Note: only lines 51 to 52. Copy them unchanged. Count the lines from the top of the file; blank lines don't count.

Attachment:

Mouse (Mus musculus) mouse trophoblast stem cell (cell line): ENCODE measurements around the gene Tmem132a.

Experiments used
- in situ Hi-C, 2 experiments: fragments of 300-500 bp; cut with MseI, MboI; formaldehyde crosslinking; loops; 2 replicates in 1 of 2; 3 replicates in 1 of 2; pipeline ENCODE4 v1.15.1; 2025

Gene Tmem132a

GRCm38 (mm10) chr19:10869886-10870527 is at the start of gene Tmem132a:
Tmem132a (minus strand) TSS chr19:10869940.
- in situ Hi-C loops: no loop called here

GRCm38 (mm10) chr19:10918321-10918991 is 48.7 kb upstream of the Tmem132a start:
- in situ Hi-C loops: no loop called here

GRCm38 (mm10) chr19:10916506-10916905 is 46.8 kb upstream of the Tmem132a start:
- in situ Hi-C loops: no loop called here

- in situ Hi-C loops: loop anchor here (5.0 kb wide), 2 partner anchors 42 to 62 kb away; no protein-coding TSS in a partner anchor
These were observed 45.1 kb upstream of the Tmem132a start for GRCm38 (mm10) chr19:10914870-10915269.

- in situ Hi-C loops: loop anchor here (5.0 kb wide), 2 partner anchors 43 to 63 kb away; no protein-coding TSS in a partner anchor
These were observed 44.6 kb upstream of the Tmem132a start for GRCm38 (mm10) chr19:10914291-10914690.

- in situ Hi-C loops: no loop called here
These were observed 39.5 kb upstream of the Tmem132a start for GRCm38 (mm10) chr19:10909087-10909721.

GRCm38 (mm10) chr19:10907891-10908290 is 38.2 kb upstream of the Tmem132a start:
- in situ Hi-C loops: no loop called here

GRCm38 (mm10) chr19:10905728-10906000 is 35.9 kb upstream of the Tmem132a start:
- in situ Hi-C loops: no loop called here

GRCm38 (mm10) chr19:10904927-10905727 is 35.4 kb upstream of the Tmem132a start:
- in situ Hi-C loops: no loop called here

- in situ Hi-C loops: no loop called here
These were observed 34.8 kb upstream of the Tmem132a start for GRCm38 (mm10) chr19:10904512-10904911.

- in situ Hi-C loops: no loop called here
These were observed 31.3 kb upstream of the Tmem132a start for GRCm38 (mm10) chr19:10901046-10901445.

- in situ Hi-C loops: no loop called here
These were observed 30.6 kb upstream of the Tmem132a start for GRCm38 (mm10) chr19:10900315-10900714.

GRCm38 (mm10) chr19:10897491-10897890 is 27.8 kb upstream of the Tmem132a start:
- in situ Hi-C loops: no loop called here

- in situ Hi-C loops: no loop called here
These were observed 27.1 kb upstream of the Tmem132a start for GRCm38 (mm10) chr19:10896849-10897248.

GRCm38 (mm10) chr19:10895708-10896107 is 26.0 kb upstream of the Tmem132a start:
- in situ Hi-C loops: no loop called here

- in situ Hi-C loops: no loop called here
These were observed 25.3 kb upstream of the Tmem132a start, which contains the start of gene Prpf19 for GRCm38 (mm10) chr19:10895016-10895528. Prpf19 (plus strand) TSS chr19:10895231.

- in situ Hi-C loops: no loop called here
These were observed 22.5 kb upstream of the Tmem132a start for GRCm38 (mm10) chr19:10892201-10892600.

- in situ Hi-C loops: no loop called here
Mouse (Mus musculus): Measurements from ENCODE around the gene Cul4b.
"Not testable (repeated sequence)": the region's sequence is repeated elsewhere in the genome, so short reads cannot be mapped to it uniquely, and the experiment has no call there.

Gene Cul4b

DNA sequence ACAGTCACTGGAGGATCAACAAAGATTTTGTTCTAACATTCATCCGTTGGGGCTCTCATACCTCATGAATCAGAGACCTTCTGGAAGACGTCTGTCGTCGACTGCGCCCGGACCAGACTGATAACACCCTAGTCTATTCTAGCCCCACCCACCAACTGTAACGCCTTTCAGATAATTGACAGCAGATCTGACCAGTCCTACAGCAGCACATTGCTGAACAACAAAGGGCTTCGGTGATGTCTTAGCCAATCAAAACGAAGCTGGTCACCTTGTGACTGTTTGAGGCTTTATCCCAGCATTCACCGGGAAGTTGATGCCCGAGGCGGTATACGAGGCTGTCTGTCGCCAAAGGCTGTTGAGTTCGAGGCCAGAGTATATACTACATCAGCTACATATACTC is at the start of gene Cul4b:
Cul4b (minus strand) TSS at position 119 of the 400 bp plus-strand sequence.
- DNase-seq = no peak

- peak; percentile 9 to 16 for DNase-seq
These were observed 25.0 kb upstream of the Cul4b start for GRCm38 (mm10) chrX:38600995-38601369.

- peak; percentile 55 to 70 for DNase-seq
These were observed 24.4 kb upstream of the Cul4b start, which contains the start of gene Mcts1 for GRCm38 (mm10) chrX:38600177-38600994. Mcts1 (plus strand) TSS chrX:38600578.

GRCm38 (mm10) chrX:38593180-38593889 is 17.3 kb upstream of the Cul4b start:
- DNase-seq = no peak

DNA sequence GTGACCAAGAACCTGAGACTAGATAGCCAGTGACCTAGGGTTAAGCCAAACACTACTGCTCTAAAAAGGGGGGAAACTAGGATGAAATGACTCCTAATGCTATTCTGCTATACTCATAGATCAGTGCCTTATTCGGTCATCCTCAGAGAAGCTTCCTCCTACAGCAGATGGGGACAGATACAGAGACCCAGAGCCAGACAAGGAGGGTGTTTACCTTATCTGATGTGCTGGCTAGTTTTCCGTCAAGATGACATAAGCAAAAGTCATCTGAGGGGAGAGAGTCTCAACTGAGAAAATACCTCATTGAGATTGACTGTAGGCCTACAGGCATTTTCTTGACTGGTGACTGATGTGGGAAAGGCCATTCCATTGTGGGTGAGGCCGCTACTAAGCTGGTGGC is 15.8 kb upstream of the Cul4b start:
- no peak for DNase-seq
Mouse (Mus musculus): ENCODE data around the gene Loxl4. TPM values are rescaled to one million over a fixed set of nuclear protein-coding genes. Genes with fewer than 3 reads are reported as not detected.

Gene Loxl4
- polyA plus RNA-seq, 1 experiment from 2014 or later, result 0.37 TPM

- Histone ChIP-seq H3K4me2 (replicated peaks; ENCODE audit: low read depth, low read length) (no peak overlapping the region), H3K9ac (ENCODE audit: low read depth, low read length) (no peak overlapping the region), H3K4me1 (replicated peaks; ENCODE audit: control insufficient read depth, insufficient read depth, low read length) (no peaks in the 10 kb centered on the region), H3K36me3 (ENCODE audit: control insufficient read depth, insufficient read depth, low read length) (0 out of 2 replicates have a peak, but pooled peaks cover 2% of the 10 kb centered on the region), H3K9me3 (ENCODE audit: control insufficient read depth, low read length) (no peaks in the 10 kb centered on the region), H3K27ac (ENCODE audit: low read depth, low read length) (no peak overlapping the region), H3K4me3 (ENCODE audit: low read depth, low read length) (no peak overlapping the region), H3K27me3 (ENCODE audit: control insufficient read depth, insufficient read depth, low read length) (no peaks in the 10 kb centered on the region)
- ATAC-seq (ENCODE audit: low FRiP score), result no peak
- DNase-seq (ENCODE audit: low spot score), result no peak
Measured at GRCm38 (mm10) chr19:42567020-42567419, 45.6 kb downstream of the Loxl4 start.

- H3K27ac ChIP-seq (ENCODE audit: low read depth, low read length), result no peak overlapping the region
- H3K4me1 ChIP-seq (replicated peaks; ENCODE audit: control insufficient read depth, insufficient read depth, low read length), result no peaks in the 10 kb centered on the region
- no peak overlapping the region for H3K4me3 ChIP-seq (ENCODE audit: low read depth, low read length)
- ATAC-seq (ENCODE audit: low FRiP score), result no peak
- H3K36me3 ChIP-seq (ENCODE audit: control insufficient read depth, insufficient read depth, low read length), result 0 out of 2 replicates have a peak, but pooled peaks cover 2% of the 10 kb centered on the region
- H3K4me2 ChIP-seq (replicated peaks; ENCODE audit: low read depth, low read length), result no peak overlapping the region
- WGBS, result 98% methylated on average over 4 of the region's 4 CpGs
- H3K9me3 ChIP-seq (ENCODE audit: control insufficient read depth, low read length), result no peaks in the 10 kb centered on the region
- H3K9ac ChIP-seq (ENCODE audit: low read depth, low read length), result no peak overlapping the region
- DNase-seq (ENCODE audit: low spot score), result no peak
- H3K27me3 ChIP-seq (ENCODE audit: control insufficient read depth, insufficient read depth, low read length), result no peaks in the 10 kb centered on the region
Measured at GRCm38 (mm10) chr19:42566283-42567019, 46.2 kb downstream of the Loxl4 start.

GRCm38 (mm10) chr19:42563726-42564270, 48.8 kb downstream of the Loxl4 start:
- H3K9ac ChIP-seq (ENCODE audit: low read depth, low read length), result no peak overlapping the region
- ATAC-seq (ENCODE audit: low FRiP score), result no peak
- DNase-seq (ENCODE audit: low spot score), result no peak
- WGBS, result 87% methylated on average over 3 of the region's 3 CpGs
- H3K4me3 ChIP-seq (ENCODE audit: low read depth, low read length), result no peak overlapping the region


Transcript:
GRCm38 (mm10) chrX:38593180-38593889 is 17.3 kb upstream of the Cul4b start:
- DNase-seq = no peak